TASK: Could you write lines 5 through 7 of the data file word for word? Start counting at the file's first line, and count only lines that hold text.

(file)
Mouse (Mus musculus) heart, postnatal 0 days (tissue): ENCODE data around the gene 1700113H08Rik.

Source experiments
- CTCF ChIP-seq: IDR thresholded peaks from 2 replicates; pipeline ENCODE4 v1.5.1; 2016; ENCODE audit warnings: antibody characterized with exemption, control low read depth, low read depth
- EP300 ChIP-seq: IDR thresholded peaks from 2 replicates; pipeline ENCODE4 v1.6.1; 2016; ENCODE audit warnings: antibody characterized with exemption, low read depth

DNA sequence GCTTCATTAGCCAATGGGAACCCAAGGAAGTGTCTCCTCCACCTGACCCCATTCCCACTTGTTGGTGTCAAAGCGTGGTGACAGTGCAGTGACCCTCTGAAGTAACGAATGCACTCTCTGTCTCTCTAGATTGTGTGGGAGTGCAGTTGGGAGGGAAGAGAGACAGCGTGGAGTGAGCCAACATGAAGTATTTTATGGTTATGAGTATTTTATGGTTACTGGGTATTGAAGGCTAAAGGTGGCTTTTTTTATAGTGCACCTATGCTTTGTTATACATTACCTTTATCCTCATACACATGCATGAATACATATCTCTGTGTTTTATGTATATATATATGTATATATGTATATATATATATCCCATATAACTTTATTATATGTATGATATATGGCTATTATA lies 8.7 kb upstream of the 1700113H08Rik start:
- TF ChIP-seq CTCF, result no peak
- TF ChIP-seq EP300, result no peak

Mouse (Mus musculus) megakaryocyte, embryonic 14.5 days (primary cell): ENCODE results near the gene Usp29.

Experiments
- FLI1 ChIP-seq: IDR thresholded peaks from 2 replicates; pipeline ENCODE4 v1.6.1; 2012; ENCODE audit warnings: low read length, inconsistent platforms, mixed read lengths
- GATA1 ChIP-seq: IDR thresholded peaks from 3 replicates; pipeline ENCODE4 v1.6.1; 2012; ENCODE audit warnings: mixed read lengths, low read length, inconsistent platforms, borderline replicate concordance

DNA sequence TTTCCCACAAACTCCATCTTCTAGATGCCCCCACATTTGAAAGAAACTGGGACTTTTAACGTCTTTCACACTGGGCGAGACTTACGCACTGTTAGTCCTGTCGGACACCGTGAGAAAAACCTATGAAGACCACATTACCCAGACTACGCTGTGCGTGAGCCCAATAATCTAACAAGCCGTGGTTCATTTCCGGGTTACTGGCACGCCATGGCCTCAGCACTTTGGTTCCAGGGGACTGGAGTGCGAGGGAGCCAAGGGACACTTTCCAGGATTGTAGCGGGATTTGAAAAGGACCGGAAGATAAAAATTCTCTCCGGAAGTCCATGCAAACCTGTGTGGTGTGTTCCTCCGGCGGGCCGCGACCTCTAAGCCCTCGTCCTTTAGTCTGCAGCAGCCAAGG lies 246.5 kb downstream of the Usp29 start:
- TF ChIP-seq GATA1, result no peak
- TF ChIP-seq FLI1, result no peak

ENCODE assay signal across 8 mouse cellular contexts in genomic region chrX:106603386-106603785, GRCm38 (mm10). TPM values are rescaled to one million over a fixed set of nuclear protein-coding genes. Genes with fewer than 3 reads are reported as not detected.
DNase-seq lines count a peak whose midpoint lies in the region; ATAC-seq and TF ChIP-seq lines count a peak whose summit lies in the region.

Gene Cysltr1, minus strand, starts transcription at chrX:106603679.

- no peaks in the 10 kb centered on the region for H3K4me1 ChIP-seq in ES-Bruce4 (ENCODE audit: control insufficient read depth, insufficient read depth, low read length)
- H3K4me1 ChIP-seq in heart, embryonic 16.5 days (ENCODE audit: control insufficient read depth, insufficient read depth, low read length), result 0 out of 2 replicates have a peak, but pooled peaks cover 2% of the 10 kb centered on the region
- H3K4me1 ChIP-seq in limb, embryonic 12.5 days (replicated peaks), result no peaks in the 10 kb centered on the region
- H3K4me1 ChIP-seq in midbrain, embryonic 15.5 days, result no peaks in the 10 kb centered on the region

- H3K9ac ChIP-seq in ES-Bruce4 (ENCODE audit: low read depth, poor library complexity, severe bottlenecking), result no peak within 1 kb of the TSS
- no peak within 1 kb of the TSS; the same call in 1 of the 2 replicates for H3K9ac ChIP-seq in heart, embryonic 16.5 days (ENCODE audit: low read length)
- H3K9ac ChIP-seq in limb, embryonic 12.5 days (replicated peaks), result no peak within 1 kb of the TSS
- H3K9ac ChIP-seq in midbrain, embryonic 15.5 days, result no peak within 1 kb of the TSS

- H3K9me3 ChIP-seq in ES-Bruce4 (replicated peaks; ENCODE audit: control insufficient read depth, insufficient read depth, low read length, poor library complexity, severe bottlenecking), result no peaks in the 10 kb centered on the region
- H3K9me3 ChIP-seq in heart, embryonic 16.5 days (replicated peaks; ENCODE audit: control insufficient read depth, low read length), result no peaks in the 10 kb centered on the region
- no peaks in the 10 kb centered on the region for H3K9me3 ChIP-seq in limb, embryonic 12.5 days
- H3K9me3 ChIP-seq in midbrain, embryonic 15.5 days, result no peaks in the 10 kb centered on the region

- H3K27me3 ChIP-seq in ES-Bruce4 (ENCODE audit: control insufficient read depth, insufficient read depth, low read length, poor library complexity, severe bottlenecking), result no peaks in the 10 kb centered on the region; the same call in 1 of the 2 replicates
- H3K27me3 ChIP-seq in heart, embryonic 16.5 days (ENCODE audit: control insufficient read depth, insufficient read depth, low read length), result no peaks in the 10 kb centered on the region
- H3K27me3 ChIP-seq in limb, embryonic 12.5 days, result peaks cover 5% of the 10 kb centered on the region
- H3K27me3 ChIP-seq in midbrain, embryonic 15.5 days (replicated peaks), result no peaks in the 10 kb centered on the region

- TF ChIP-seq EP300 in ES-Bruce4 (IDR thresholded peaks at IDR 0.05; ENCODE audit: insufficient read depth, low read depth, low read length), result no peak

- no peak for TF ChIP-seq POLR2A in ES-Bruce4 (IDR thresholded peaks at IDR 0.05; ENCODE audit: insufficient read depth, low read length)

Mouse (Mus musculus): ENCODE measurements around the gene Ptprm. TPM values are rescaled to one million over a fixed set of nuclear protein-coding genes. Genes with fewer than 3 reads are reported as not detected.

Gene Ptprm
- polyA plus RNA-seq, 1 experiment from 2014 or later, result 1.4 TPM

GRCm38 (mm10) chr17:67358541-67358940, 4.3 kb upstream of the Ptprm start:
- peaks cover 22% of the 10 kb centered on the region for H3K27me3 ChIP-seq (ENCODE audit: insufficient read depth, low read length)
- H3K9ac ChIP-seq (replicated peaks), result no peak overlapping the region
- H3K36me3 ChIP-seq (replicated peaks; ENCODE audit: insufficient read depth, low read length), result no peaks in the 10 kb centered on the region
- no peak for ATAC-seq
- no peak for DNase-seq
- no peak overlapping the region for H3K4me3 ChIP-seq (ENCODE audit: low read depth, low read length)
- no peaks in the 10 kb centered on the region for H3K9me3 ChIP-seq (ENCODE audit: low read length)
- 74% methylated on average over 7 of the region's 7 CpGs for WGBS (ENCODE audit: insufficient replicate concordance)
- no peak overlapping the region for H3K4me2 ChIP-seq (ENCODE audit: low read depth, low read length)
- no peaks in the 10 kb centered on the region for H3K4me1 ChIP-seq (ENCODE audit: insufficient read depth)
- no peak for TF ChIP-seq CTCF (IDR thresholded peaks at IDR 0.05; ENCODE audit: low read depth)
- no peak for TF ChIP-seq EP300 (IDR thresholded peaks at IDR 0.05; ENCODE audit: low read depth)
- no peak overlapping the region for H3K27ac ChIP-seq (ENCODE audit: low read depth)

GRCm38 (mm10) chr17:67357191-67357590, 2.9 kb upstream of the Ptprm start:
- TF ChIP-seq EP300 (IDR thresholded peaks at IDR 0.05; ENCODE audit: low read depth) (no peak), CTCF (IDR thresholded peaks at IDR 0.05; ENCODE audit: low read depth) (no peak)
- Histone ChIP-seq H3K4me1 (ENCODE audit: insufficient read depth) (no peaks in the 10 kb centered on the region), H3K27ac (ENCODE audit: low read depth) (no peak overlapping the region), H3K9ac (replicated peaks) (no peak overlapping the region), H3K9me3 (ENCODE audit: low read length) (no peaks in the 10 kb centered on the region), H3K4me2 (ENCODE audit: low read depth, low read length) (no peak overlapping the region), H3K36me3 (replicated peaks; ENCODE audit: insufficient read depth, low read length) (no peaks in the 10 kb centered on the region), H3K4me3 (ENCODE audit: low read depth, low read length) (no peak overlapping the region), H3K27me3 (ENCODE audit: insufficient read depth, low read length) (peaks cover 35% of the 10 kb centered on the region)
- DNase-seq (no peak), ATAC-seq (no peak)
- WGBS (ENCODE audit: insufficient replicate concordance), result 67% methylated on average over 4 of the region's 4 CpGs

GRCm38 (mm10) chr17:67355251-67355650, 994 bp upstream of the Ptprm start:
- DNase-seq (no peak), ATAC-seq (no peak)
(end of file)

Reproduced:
DNA sequence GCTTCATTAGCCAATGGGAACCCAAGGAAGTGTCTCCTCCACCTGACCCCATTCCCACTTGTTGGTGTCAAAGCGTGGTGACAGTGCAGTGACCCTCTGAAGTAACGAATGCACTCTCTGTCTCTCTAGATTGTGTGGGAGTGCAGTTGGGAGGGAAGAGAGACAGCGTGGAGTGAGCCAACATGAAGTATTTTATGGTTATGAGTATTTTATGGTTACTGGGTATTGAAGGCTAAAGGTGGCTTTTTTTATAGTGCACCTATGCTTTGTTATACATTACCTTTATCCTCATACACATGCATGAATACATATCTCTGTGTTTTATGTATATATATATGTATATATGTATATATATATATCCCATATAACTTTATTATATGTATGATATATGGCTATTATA lies 8.7 kb upstream of the 1700113H08Rik start:
- TF ChIP-seq CTCF, result no peak
- TF ChIP-seq EP300, result no peak